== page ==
Evidence-based research supports aquatic education

Issue: Volume 101, Number 16

Posted: 7 December 2022
Reference #: 1HAYUT

With drownings last year being the worst in a decade (90 people drowned), water safety organisations and the Ministry of Education are hoping that a raft of resources and support for teachers will help to address this deadly statistic.

water safetyDrowning Prevention Auckland (DPA) offers professional learning and development (PLD) which focuses on empowering teachers to have the confidence and knowledge to teach aquatic education that will help young Kiwis survive in open water environments.

Research commissioned by Water Safety New Zealand in 2017 showed that enhanced learning comes from authentic learning environments, says Ants Lowe, general manager operations, DPA.

“Dr Chris Button, Otago University, did some research, Teaching Foundation Aquatic Skills in Open Water Environments, and concluded what we all knew, that the real learning for students happens in open water settings,” he says.

Lynley Stewart is team leader education for DPA and says that while tamariki and rangatahi may learn water competence in the classroom or pool, the skills and knowledge don’t always transfer well into an open water environment.

“Current evidence recommends 15 water competencies be taught to prevent drowning. The water competencies include all three domains of learning – physical skills, cognitive skills, and attitudes and behaviours. The experts tell us that unless all three are working together, the learning is less effective,” she explains.

While many water safety programmes focus on physical aquatic skills, the 15 evidence-based water competencies seek to integrate and incorporate the three domains.

“Cognitive skills are ones that focus on knowledge and understanding, so that if you’re going to a particular environment, what should you be aware of? Also, being able to identify the risks and dangers and then being able to work through a process so you can mitigate and manage them and make some really sound decisions.

“One of the at-risk groups for drowning are adolescents and young adults. Challenging them to think about what they do and how they could manage that more safely and keep themselves and their mates safe is important. There’s been a bit of a turnaround there. Most of our drownings are now happening in the older adult group,” she says.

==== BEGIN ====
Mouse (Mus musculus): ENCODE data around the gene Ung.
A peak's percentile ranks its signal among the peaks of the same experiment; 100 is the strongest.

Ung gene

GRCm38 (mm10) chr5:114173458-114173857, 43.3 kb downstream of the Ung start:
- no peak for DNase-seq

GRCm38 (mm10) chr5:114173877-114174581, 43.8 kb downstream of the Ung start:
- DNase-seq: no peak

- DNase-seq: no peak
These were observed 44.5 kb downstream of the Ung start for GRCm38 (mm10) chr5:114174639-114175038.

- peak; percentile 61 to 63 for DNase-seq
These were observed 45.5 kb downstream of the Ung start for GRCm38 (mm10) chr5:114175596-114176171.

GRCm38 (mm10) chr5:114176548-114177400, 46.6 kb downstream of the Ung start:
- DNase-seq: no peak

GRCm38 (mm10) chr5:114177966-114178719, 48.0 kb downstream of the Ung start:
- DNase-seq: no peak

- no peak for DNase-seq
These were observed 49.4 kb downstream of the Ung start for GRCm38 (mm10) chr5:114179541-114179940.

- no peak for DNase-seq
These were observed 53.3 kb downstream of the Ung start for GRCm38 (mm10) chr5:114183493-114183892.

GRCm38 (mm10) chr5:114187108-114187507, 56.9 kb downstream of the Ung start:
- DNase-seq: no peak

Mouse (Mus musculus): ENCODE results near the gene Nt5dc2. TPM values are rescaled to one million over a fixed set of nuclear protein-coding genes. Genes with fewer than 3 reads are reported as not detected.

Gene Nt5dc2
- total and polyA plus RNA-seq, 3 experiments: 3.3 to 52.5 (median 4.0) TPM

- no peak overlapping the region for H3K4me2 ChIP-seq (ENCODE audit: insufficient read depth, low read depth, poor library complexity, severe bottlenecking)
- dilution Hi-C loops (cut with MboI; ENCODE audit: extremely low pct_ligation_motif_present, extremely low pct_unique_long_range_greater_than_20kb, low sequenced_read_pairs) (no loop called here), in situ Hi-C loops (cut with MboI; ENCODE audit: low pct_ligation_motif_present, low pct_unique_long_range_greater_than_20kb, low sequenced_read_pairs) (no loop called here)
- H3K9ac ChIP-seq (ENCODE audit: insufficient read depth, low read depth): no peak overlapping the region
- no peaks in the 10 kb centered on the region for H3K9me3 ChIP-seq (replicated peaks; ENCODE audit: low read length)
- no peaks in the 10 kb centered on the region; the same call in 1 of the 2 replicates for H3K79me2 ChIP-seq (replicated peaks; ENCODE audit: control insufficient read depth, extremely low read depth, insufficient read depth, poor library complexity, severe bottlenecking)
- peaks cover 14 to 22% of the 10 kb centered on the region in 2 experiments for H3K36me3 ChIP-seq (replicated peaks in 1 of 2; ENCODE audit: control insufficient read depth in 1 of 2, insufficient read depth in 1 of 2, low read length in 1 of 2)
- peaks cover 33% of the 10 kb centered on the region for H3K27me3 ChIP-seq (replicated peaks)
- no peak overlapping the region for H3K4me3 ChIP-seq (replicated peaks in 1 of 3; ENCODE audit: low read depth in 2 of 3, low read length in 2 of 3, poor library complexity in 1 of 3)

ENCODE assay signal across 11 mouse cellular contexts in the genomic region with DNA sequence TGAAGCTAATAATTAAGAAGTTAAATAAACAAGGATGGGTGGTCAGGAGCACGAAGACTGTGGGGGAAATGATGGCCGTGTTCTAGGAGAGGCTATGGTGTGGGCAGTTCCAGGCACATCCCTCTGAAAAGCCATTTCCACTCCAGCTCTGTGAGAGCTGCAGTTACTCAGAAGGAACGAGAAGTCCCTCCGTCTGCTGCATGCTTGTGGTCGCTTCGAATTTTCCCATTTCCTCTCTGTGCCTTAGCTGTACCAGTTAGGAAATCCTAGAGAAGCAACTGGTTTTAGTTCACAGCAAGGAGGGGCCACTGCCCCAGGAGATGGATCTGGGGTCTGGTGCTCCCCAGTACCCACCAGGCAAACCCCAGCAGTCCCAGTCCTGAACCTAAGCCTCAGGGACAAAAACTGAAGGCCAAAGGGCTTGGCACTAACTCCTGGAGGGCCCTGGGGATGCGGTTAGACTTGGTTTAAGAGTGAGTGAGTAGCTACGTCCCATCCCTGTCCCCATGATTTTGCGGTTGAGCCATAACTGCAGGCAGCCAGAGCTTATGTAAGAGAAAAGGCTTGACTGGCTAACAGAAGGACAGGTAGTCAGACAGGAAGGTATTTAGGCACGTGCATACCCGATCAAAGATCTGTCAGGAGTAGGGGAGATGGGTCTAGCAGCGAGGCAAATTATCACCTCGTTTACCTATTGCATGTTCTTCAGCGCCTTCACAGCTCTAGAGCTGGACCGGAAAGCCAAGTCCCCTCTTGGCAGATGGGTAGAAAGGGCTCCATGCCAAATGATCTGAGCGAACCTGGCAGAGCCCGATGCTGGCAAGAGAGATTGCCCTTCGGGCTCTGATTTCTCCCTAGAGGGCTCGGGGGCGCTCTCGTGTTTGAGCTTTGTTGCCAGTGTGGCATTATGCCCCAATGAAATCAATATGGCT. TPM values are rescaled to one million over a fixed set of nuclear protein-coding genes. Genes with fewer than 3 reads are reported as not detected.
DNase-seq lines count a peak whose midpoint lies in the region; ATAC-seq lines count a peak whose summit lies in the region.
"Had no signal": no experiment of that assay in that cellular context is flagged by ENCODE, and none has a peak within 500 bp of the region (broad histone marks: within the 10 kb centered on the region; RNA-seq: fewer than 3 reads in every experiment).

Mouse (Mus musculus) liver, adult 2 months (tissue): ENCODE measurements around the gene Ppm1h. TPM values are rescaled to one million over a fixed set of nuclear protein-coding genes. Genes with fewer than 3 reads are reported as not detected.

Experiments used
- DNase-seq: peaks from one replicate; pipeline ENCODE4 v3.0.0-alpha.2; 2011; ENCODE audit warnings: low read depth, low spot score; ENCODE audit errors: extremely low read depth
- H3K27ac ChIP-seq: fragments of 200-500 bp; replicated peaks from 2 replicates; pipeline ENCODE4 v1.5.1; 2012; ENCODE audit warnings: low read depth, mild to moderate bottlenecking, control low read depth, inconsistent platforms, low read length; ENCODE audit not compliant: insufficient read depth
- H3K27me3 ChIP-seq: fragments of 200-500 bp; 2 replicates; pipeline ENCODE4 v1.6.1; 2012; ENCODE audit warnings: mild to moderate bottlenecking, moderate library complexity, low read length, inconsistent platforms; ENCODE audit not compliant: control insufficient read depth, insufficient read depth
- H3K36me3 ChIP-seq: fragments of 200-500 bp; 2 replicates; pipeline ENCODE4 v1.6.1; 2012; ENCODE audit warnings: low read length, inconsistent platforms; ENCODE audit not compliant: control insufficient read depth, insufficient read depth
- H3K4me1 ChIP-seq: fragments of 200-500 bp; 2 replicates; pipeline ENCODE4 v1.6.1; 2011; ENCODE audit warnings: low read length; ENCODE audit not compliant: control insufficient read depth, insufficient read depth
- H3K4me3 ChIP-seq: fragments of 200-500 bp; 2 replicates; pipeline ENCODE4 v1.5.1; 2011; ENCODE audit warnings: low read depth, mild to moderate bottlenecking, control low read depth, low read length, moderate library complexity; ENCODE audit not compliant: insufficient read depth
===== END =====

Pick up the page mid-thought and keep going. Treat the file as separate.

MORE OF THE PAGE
Local knowledge

Drowning Prevention Auckland supports teachers throughout Aotearoa with a layered approach to in-school PLD in the classroom and swimming pool to open water environments. PLD is also provided for teachers from multiple schools.

Recently a day-long programme was developed in collaboration with Tarawera High School with critical discussion on current good practice in aquatic education and included learning experiences at a river and a lake in the Eastern Bay of Plenty.

“It was an effective collaboration working with the school and local experts so that when we were in the open water we had a strong understanding of these environments, which are used by a lot of the schools for their open water activities. The Bay of Plenty has a lot of inland water ways and so it’s giving teachers the skills and knowledge around those environments,” says Ants.

The PLD also focused on the wider picture of aquatic education encompassing learning in outdoor environments, with an emphasis on foundation learning around the 15 water competencies that should happen before students go into the outdoors.

The group visited the nearby Tarawera River, where participants were actively engaged in site-specific hazard identification and risk management, with the opportunity to discuss potential learning opportunities for students.

“We unpacked that as a potential learning area with students. It was getting them to look at the river and think what are the hazards, dangers and risks in an area like this? Then throwing in the question – who would you use this with? It’s getting them to think through that whole process of decision-making,” says Lynley.